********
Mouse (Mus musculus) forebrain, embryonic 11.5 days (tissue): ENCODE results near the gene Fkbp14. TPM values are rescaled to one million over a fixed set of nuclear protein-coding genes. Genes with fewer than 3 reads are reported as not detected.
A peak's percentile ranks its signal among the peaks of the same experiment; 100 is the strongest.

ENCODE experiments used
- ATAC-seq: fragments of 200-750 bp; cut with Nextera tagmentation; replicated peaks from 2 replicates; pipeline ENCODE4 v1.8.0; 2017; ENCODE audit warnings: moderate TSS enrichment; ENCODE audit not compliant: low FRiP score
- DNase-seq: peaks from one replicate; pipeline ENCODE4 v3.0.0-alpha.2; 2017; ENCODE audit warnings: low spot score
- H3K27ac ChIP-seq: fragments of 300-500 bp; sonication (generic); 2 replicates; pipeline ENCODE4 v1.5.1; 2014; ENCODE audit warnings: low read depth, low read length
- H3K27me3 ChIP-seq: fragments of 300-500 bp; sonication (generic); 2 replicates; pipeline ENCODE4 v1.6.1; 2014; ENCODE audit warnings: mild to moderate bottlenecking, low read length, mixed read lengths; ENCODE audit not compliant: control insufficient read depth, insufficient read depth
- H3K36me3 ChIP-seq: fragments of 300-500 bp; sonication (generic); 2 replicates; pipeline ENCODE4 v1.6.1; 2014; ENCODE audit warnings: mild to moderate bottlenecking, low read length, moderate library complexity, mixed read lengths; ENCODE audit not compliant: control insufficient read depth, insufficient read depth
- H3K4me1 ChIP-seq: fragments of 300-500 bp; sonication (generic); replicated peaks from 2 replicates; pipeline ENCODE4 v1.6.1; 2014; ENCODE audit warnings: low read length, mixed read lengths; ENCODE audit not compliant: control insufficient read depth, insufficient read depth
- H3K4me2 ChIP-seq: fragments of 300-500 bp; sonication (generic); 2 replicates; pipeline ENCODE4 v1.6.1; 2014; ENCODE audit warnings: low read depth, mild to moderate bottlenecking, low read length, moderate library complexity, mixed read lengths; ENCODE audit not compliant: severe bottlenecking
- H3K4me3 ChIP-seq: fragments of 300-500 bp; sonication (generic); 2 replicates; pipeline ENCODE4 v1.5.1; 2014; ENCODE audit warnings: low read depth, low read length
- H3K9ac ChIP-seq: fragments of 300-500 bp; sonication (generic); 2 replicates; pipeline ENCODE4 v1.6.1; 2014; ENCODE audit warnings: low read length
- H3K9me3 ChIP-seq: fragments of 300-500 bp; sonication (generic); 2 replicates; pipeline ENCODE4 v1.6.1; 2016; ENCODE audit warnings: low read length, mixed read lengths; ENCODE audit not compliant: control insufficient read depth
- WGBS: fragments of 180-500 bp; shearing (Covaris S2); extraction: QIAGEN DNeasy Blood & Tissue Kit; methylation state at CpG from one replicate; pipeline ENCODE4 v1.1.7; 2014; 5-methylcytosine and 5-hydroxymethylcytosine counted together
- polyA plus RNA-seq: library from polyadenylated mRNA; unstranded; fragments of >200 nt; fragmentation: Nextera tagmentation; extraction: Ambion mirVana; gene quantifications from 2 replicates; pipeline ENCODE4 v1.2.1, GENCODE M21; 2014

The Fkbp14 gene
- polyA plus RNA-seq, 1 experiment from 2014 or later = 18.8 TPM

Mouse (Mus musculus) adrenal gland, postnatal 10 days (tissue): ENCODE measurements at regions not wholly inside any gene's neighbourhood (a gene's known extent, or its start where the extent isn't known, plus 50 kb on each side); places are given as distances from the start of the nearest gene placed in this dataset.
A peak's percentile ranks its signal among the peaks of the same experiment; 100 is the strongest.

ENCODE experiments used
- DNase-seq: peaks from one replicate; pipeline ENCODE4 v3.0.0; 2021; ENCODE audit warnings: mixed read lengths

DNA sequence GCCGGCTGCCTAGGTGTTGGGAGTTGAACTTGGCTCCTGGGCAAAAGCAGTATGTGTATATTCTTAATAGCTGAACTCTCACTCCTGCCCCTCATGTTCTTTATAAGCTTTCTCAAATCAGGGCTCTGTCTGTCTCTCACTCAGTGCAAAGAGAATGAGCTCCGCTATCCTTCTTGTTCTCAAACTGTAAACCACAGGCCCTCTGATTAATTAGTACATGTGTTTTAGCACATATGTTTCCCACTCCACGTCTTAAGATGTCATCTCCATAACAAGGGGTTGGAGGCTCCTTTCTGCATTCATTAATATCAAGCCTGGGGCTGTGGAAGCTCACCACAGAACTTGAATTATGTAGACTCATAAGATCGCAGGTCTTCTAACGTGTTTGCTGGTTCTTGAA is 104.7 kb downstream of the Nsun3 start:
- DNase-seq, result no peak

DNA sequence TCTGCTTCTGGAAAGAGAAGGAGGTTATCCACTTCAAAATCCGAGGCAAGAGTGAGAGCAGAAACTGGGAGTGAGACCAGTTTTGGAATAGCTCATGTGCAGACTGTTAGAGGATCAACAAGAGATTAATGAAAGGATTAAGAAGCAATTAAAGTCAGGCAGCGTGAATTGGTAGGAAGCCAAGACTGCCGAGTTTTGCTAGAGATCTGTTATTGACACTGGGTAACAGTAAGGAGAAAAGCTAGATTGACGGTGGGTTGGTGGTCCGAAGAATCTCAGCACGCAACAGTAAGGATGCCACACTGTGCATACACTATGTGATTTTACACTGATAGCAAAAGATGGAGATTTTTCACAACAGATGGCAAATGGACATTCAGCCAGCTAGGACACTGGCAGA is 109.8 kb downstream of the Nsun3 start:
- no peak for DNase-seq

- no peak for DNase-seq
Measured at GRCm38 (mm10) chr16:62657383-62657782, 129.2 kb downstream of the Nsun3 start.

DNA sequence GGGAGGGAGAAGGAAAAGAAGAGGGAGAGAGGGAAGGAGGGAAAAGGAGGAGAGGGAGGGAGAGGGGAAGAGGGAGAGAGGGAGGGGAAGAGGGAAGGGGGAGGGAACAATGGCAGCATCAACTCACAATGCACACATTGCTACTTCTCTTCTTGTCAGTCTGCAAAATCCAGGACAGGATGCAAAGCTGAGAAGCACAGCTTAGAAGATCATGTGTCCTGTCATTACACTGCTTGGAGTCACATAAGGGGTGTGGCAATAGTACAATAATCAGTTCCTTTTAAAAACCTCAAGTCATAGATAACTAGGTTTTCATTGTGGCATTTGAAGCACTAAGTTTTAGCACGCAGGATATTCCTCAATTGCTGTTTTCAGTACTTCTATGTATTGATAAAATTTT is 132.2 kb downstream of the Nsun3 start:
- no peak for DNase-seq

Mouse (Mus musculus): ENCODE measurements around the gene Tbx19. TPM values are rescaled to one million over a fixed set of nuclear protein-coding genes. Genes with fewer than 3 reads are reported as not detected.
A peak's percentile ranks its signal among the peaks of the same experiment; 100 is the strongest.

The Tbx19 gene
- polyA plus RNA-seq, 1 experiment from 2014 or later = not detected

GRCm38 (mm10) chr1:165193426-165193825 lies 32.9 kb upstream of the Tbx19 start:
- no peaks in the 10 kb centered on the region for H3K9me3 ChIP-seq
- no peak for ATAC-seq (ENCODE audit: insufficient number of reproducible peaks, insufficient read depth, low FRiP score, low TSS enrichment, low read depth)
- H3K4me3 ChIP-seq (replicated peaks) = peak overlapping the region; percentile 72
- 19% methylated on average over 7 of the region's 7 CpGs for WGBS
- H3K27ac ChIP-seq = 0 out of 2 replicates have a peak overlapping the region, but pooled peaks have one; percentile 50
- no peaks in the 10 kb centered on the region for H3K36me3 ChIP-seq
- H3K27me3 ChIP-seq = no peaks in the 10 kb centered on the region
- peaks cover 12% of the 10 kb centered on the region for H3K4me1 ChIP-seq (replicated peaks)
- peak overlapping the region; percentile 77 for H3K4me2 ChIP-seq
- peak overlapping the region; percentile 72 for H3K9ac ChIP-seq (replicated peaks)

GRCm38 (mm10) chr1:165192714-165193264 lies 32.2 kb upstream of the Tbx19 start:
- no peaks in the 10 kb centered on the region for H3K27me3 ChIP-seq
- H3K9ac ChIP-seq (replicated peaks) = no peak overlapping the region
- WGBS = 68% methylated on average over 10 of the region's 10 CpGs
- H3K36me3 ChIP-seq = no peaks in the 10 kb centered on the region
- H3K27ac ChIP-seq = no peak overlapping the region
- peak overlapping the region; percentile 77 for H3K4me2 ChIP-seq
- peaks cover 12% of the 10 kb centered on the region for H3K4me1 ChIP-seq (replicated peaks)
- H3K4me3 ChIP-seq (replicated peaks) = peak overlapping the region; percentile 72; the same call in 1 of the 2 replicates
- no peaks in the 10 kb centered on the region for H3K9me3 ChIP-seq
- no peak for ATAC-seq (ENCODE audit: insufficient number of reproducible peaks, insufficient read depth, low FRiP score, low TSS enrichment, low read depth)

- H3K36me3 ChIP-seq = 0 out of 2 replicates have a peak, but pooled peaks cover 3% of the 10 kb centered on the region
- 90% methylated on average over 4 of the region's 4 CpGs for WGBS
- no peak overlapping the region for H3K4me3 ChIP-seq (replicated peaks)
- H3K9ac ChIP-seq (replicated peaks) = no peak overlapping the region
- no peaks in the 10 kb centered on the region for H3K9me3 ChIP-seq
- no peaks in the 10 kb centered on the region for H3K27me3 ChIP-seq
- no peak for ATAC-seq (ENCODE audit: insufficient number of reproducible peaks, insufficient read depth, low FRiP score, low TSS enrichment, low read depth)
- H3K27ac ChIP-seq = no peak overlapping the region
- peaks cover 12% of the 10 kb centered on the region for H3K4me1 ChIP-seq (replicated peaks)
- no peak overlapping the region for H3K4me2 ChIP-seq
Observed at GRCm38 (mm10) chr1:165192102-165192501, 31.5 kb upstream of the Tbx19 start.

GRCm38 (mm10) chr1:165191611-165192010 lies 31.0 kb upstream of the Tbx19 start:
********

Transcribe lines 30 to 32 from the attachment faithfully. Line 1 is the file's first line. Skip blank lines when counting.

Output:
Mouse (Mus musculus): ENCODE measurements around the gene Tbx19. TPM values are rescaled to one million over a fixed set of nuclear protein-coding genes. Genes with fewer than 3 reads are reported as not detected.
A peak's percentile ranks its signal among the peaks of the same experiment; 100 is the strongest.

The Tbx19 gene